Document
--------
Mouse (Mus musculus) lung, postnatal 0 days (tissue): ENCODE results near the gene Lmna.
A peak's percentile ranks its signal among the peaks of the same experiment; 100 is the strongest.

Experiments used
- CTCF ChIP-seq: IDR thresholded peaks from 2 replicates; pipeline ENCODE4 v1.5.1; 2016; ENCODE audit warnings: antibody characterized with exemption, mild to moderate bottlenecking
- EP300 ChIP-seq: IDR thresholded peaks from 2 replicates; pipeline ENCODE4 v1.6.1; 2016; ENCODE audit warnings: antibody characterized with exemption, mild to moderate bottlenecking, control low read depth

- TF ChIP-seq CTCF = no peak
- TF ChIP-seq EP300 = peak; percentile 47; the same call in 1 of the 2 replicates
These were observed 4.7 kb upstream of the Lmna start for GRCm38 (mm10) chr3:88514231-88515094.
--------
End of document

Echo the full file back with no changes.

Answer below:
Mouse (Mus musculus) lung, postnatal 0 days (tissue): ENCODE results near the gene Lmna.
A peak's percentile ranks its signal among the peaks of the same experiment; 100 is the strongest.

Experiments used
- CTCF ChIP-seq: IDR thresholded peaks from 2 replicates; pipeline ENCODE4 v1.5.1; 2016; ENCODE audit warnings: antibody characterized with exemption, mild to moderate bottlenecking
- EP300 ChIP-seq: IDR thresholded peaks from 2 replicates; pipeline ENCODE4 v1.6.1; 2016; ENCODE audit warnings: antibody characterized with exemption, mild to moderate bottlenecking, control low read depth

- TF ChIP-seq CTCF = no peak
- TF ChIP-seq EP300 = peak; percentile 47; the same call in 1 of the 2 replicates
These were observed 4.7 kb upstream of the Lmna start for GRCm38 (mm10) chr3:88514231-88515094.